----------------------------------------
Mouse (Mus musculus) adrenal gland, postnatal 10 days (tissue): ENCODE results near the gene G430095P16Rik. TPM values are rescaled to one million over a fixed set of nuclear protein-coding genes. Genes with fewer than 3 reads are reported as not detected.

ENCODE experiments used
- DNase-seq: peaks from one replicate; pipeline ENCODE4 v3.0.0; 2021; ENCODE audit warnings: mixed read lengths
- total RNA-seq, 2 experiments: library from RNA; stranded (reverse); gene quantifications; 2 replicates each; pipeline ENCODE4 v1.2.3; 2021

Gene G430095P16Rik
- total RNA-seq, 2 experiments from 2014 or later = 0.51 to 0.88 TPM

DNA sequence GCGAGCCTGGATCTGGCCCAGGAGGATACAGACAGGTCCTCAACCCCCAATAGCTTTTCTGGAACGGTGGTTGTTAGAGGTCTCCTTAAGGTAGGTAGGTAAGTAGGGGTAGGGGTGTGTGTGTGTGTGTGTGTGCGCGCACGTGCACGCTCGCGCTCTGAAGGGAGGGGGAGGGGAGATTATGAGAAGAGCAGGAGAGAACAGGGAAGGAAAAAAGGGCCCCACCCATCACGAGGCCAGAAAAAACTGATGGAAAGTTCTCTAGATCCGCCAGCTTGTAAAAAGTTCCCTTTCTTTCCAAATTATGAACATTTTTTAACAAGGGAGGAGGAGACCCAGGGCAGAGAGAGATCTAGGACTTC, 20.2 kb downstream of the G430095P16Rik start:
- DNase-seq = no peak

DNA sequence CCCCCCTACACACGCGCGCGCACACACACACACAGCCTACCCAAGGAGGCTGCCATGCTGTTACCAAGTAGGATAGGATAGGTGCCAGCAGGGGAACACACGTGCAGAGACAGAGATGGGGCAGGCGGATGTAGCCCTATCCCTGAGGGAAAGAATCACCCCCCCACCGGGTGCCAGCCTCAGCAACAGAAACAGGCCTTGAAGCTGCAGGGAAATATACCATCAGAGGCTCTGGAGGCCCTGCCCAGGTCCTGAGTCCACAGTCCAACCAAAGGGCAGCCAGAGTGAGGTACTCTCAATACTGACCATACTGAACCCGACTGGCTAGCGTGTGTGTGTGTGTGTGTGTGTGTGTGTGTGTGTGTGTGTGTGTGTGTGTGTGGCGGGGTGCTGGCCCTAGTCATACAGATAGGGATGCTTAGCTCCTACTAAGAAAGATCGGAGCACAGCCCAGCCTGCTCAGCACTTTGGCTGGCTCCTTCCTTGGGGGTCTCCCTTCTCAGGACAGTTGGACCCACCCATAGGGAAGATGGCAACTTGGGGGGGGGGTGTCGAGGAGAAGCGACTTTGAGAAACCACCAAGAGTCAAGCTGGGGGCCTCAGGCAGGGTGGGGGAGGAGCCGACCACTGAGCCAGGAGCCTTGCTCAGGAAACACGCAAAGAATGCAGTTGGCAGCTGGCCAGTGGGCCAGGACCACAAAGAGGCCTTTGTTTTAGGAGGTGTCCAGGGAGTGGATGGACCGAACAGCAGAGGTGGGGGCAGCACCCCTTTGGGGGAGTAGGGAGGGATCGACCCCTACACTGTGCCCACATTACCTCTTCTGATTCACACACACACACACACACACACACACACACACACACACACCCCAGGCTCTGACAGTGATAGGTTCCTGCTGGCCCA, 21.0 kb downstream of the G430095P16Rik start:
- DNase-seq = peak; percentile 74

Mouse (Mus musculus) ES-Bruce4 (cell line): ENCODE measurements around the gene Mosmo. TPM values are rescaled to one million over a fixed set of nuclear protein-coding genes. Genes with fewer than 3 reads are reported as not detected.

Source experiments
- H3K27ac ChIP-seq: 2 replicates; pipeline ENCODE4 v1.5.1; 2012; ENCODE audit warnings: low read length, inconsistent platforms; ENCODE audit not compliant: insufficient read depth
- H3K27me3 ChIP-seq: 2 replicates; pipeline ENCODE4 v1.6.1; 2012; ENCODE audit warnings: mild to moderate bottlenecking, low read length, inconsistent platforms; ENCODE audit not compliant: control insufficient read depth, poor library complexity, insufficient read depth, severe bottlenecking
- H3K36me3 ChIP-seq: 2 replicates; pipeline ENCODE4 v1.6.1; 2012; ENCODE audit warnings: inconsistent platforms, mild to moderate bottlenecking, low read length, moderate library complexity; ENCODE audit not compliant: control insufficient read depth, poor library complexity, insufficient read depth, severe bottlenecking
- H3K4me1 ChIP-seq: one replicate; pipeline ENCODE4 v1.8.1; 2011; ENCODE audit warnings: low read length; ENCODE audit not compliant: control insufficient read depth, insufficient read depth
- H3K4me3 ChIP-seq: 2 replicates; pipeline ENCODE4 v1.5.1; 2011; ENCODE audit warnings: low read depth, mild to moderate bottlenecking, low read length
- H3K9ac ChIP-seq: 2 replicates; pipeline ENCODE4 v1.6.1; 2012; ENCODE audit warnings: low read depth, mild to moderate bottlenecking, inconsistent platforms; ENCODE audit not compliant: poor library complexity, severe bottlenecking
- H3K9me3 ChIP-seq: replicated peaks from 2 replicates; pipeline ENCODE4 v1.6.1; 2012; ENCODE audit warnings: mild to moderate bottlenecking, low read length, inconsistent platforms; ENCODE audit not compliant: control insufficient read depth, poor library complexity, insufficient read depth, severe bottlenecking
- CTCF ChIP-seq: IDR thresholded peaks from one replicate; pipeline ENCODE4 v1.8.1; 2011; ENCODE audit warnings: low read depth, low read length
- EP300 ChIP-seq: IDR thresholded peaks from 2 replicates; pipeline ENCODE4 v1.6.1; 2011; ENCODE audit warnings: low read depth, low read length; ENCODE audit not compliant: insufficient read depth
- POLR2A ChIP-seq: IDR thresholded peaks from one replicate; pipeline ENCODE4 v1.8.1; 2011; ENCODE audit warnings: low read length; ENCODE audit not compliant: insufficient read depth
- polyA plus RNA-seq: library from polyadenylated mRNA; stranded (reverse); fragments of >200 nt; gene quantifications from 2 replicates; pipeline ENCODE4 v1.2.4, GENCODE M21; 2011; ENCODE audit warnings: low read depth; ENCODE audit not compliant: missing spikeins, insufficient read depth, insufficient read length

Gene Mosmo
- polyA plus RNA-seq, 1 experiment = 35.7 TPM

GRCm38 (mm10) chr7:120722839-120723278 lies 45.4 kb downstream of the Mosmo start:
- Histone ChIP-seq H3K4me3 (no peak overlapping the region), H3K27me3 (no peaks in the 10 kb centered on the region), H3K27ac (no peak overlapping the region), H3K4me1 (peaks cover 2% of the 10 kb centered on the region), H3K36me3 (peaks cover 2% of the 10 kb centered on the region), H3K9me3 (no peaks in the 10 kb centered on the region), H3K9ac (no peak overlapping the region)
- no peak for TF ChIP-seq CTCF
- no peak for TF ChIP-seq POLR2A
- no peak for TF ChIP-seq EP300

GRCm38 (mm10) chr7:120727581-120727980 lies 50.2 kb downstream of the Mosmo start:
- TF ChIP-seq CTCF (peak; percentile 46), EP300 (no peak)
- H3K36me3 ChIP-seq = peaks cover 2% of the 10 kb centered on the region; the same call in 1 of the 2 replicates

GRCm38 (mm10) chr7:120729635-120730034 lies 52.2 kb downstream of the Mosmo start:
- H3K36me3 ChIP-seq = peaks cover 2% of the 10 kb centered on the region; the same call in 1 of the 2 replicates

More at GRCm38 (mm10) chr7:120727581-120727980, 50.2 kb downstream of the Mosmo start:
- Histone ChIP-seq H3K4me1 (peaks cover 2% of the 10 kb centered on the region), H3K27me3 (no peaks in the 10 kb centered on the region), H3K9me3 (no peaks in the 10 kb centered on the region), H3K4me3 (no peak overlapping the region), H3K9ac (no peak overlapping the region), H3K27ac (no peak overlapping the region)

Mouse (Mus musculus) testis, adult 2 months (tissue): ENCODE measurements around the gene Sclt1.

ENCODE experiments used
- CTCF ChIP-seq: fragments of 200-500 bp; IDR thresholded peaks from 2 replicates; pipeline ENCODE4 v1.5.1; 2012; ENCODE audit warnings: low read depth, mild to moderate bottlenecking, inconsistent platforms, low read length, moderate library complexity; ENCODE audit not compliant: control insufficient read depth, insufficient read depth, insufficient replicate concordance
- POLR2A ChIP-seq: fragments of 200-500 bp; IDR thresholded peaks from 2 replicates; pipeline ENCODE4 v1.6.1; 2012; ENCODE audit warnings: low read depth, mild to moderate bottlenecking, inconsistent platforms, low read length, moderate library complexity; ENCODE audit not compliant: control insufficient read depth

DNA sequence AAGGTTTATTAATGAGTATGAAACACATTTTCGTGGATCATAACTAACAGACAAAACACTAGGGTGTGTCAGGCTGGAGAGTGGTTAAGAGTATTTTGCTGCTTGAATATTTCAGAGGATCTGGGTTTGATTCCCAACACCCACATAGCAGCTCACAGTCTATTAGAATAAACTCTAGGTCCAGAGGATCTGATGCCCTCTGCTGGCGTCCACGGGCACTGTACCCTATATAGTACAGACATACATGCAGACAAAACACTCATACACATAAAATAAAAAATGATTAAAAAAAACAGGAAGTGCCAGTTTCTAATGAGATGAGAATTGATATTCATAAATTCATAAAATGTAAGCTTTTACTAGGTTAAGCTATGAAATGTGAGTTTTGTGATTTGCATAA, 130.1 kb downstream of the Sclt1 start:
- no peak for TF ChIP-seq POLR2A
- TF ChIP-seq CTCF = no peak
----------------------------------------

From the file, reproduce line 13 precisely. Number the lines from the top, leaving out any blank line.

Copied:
- H3K27ac ChIP-seq: 2 replicates; pipeline ENCODE4 v1.5.1; 2012; ENCODE audit warnings: low read length, inconsistent platforms; ENCODE audit not compliant: insufficient read depth